Spend just a few minutes watching prime time television with its endless pageant of commercials for antidepressants and anti-anxiety meds and you start to wonder if USA really means the United States of Affliction. Such “direct to consumer” drug advertising ties into one of the most far-reaching criticisms in revising the Diagnostic and Statistical Manual of Mental Disorders…
Proposed changes to the U.S. Diagnostic and Statistical Manual (DSM) could include reclassifying childhood temper tantrums, teenage angst, and binge eating as psychiatric disorders. If accepted, the proposals could equal billions of dollars in new revenue for pharmaceutical companies.
By the mid-to-late-1960s, however, schizophrenia was a diagnosis disproportionately applied to the hospital’s growing population of African-American men from urban Detroit. Perhaps the most shocking evidence I uncovered was that hospital charts “diagnosed” these African American men in part because of their symptoms, but also because of their connections to the civil rights movement. Many of the men were sent to Ionia after convictions for crimes that ranged from armed robbery to participation in civil-rights protests, to property destruction during periods of civil unrest, such as the Detroit riots of 1968. Charts stressed how hallucinations and delusions rendered these men as threats, not only to other patients, but also to clinicians, ward attendants, and to society itself.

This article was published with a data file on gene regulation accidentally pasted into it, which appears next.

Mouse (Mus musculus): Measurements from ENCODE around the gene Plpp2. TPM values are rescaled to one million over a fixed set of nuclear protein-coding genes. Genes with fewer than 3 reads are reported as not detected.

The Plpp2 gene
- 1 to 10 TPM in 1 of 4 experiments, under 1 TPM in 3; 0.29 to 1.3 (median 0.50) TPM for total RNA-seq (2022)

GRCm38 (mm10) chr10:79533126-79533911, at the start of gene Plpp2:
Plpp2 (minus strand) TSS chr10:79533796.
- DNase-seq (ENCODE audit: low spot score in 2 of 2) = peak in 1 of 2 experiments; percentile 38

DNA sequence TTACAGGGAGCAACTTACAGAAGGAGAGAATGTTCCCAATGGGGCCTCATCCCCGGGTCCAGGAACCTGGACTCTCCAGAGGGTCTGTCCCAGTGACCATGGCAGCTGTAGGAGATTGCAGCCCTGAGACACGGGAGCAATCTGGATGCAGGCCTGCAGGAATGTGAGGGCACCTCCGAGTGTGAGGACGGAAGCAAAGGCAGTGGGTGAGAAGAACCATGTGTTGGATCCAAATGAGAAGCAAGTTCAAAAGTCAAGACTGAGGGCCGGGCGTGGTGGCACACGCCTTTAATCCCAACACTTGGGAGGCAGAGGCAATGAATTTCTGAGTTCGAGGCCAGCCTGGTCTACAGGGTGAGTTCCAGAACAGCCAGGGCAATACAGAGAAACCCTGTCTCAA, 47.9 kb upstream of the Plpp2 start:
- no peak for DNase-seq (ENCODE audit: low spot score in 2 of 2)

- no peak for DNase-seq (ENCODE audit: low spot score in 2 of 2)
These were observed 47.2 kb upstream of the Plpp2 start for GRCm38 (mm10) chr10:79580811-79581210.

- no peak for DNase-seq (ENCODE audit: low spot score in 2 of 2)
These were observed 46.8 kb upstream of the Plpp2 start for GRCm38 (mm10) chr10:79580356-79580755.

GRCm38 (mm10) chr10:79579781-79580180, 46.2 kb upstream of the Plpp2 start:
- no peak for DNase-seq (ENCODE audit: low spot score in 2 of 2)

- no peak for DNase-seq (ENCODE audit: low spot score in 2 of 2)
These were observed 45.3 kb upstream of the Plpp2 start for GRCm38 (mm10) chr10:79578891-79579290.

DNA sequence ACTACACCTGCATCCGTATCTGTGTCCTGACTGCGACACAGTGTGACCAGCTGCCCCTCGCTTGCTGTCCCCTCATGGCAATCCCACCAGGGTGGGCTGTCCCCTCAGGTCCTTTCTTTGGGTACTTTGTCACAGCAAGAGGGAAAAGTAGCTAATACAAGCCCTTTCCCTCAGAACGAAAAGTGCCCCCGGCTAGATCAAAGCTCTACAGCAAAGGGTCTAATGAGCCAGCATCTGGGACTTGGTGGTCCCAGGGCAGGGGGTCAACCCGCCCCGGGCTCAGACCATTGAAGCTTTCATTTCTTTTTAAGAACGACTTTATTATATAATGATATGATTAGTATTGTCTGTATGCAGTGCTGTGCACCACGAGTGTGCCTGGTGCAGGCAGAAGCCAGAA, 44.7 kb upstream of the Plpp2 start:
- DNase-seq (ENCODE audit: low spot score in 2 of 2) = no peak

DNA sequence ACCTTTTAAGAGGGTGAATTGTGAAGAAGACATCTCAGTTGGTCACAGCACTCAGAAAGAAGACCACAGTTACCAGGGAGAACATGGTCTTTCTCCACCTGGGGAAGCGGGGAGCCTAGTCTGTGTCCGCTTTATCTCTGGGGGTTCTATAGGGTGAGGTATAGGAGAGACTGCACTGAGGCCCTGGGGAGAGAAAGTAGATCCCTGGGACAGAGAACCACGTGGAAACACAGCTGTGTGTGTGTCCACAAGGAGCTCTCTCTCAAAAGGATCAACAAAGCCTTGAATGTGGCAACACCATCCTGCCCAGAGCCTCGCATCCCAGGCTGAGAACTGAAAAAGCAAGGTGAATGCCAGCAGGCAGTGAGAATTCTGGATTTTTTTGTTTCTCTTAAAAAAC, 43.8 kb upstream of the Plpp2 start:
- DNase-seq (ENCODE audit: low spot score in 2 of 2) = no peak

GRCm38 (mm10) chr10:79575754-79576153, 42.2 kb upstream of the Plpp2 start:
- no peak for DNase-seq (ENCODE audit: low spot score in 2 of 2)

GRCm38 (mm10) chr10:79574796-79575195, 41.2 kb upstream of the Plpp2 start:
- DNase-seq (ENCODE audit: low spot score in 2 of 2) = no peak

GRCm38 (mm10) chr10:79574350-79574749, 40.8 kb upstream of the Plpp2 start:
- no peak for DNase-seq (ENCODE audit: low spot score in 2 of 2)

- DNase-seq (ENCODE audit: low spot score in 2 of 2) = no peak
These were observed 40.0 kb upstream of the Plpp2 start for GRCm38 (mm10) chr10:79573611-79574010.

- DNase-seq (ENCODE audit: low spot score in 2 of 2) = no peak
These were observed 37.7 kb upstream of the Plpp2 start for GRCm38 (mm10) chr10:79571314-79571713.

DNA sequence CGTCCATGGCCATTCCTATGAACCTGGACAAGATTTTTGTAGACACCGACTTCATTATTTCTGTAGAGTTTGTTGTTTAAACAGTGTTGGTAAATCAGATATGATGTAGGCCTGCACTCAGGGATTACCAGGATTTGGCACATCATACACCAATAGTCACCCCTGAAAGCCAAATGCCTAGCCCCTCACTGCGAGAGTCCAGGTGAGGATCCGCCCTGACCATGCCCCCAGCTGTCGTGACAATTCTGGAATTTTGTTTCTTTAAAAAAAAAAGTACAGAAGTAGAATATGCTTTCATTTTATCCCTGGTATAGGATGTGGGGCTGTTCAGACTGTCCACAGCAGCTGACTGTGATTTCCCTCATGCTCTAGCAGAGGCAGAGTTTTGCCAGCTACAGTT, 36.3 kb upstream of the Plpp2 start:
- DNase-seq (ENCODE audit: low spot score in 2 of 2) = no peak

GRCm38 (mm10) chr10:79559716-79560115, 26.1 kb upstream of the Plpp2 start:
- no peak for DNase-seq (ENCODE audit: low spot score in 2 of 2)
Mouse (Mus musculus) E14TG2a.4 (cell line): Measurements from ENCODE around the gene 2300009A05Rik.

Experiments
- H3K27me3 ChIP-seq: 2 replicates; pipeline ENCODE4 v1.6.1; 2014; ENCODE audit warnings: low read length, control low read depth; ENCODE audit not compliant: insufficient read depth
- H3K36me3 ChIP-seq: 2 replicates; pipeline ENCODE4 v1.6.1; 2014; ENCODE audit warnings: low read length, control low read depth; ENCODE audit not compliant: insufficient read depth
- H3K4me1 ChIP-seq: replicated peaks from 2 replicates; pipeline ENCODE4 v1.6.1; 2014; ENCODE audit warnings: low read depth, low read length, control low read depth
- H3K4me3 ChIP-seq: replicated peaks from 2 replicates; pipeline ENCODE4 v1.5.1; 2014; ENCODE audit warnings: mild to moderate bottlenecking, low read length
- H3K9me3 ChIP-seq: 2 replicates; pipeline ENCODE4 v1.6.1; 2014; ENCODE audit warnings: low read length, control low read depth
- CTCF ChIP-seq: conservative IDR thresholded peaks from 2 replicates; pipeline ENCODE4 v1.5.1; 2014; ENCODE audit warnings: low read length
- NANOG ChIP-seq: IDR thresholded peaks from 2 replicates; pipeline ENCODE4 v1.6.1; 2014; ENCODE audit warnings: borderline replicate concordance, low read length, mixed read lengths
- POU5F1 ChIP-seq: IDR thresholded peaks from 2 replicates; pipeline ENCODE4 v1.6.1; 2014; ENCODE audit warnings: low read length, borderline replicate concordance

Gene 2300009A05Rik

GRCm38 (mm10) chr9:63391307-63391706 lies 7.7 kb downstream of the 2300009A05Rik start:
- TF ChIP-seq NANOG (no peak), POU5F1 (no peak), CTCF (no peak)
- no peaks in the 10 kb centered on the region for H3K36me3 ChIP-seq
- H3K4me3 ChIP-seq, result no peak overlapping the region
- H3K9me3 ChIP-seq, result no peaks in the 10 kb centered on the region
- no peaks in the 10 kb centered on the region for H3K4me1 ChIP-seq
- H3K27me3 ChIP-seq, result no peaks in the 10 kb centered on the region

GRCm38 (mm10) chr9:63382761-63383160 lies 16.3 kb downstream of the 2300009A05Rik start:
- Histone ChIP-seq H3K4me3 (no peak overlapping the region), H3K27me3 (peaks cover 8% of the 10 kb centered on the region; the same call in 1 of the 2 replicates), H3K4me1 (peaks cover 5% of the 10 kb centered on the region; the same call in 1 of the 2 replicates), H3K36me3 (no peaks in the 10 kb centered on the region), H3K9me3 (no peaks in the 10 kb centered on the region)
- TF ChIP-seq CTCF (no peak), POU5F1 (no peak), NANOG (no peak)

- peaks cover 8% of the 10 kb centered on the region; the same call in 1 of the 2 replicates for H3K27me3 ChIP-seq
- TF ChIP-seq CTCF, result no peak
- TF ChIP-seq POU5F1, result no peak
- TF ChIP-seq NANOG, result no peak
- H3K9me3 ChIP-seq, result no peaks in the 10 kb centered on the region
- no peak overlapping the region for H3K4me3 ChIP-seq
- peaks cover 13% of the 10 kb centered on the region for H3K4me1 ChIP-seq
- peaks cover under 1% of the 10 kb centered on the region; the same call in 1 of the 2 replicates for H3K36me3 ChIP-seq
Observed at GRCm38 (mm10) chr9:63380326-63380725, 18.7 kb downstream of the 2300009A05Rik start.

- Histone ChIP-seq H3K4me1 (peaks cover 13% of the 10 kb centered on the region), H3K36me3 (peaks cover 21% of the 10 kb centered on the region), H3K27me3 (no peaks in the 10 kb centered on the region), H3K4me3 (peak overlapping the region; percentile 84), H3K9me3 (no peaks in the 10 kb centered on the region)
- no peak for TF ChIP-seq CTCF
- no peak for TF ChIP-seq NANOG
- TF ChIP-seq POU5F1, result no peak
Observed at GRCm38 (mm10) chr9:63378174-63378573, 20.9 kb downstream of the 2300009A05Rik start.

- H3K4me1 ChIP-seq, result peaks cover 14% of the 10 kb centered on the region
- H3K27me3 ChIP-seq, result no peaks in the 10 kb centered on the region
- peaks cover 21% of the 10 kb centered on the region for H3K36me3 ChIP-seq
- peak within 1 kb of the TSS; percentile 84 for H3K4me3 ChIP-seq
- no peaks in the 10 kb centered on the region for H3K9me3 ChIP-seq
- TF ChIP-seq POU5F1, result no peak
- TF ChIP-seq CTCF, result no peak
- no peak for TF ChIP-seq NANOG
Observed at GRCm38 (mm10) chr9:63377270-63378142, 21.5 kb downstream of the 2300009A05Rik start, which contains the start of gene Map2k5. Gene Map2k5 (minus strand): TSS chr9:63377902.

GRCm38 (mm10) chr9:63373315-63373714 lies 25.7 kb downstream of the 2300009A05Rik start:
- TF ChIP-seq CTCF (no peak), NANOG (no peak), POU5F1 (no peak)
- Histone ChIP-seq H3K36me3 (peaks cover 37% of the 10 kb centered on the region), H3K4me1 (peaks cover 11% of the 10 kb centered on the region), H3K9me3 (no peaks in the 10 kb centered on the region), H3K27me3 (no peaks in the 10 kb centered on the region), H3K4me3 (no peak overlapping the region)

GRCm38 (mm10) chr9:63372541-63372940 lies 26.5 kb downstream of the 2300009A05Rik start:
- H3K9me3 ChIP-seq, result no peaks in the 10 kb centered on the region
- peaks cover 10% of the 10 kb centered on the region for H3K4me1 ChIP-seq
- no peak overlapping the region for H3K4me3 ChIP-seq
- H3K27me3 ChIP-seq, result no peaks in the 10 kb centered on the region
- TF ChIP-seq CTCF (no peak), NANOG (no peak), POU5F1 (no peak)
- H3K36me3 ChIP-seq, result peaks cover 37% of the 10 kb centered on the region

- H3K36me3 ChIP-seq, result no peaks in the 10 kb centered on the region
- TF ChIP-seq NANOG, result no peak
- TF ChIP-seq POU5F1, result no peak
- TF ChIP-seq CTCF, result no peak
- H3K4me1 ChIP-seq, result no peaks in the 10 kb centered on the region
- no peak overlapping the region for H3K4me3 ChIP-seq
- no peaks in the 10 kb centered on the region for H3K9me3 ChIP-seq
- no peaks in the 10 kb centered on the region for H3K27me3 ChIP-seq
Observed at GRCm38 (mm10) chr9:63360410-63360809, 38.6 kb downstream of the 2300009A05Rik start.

Since 1950, man has landed on the moon, made computers commonplace and harnessed nuclear power. We’re obviously using our minds to the fullest. Yet the number of ways we can go officially crazy has nearly tripled. The hugely influential reference book used by psychiatrists and other mental health professionals the world over to diagnose mental illness — the Diagnostic and Statistical Manual of Mental Disorders — currently lists 357 types of psychiatric afflictions, up from 128 when the first volume was published in 1952.